Lots of Iraq News Lately

Over the past week, there’s been a considerable amount of media in the U.S. surrounding the Iraqi elections. On one hand, this has been positive, since Iraq has been again receiving the attention it deserves. On the other hand, so much media at once is tricky, as Americans—and people the world over—are only receiving a glimpse of situation that is complicated and constantly evolving. A lack of context could allow for misinterpretation of scenes that appear chaotic, but are really just the outcomes of a Middle Eastern country embracing democracy.

While we continue to await official results, and remain patient as the government-forming process carries on, I want to point out a few of the interviews and media items I’ve been a part of in recent days. I believe it is important to take the long view of these elections, and I hope I’ve been able to communicate that.

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  1. 1

    In reference to the CNN interview “” two points for consideration:

    1) For consideration by CNN: The opening line reads “BLITZER: will an upsurge of violence in Iraq many force the U.S. through to rethink its exit strategy, joining us now Qubad Talabani he is the representative of the Kurdistan regional government. And he is the son of Iraq’s president Jalil Talabani, thank very much for comingin”.

    CNN has misspelled president Jalal Talabani name as “Jalil Talibani”. The Situation Room – the famous CNN journalist Mr. Wolf Blitzer – may want to issue a new transcript and correct the spelling of president firs and last name.

    2) For consideration by KRG office and the representative Qubad Talabani.

    The last question, which the Wolf Blitzer asks, reads “Do you want Kurdistan as an independent state or part of Iraq?”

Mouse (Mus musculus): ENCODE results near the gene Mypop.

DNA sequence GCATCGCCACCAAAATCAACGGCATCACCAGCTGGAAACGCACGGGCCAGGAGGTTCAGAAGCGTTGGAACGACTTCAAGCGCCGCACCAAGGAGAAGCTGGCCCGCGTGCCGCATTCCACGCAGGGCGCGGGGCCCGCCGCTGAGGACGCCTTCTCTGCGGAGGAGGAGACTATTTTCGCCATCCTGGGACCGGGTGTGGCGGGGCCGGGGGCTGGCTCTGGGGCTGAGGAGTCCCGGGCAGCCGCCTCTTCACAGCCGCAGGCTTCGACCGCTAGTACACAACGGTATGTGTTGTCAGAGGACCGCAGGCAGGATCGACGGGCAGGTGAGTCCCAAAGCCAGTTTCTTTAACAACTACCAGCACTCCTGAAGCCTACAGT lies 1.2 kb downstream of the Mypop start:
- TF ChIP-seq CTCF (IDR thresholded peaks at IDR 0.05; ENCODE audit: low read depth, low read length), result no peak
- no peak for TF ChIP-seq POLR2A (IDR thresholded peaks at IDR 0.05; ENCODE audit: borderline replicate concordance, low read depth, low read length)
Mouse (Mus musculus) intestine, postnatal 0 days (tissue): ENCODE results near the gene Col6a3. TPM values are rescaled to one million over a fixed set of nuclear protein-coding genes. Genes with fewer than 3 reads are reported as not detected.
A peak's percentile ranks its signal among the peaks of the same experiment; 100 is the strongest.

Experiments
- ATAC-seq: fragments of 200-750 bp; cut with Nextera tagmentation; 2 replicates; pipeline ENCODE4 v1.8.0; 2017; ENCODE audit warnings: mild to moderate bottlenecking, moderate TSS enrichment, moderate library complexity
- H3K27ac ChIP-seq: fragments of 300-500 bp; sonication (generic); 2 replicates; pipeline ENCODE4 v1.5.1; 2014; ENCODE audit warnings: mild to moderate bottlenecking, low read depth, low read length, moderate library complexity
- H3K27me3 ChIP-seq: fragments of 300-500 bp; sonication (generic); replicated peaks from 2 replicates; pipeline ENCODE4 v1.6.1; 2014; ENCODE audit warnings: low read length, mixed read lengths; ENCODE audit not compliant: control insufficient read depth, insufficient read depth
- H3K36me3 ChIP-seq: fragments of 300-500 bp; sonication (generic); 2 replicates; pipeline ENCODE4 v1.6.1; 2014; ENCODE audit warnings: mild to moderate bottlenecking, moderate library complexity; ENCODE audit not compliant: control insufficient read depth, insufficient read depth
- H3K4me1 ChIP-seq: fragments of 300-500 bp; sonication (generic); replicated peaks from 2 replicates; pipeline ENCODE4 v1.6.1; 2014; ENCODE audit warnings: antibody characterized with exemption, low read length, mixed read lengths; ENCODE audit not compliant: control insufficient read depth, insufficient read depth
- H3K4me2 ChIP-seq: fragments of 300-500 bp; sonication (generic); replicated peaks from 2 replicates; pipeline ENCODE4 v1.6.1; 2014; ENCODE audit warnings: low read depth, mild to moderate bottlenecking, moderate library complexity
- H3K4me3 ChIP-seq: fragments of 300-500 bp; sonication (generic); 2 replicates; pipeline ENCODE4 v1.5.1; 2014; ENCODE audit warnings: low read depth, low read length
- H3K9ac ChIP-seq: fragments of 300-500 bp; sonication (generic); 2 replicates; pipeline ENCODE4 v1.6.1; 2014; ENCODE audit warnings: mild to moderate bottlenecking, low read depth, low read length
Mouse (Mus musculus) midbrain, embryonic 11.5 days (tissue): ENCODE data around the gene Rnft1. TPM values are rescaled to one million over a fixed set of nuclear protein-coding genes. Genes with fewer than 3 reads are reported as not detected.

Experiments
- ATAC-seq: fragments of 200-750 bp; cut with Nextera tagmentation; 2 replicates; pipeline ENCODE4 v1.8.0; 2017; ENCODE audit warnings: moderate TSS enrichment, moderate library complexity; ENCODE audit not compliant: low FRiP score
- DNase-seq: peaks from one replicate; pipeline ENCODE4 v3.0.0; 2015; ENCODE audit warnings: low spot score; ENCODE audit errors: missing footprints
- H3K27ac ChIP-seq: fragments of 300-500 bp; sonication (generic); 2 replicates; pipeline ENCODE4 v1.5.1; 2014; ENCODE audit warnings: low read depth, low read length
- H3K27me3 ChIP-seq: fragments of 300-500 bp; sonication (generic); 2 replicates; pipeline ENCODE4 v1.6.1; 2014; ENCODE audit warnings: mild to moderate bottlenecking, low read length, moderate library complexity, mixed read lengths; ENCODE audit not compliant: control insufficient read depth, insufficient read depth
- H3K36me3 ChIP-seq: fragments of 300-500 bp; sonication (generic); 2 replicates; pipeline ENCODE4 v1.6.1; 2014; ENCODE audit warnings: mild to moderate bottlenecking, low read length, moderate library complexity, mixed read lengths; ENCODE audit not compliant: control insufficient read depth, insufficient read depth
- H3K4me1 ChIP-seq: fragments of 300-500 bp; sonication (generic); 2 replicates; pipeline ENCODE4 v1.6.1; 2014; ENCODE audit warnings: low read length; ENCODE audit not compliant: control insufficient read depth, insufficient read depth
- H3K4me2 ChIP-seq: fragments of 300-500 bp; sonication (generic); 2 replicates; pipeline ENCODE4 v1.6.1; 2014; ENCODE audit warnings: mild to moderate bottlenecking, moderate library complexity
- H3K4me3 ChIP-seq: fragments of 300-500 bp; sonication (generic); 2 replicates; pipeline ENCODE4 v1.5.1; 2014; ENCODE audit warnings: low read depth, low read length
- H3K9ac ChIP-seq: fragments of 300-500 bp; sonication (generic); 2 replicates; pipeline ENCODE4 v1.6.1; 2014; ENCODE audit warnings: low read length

Qubad Talabani responds, “Kurdish will thrive as part of a federal region within Iraq, a Democratic and plural Iraq. But more importantly, an Iraq that abides by its constitution. That is our guarantor for our participation in today’s Iraq”.

    * An example of one of the best ways in which Wolf Blizter’s last question could have been answered – would have been: Yes, Kurds do want an independent Kurdistan.

    While, the declaration of independence may not be a realistic at this time, like all other nations Kurds do have the right to a state of their own – but for now federal arrangement can work so long as Iraq’s central government accept and implement the constitution in full. KRG is about to request amending the constitution – granting Kurdish people to leave Iraq’s central government continues to violate the constitution.

    For example the inclusion of the following clause: “Empower Kurdistan to Independence and to Freedom” allows Kurdistan to take action when necessary.

    Kind regrads,

  2. Major Eric Reed #


    It’s Major Eric Reed. I watched your videos. I didn’t know you were in Memphis – that’s close to where I’m from. I hope you are doing well. You looked and sounded good on TV. I knew you would. Take care of yourself and tell your Dad, Mom, wife, your brother, and Hiwa I said hello and I hope they are doing well.


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